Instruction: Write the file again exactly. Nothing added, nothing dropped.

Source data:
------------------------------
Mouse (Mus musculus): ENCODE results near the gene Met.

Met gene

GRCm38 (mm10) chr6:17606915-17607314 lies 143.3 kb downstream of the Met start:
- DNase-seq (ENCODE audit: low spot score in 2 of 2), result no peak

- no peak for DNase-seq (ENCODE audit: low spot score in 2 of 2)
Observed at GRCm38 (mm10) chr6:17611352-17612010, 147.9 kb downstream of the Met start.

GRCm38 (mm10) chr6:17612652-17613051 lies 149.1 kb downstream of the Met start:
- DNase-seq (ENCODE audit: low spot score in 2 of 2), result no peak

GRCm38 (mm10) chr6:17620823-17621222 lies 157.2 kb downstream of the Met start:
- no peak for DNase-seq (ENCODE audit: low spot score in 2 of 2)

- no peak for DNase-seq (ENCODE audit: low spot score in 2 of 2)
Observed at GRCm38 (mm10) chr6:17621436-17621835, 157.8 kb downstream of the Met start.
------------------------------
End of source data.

Mouse (Mus musculus): ENCODE results near the gene Met.

Met gene

GRCm38 (mm10) chr6:17606915-17607314 lies 143.3 kb downstream of the Met start:
- DNase-seq (ENCODE audit: low spot score in 2 of 2), result no peak

- no peak for DNase-seq (ENCODE audit: low spot score in 2 of 2)
Observed at GRCm38 (mm10) chr6:17611352-17612010, 147.9 kb downstream of the Met start.

GRCm38 (mm10) chr6:17612652-17613051 lies 149.1 kb downstream of the Met start:
- DNase-seq (ENCODE audit: low spot score in 2 of 2), result no peak

GRCm38 (mm10) chr6:17620823-17621222 lies 157.2 kb downstream of the Met start:
- no peak for DNase-seq (ENCODE audit: low spot score in 2 of 2)

- no peak for DNase-seq (ENCODE audit: low spot score in 2 of 2)
Observed at GRCm38 (mm10) chr6:17621436-17621835, 157.8 kb downstream of the Met start.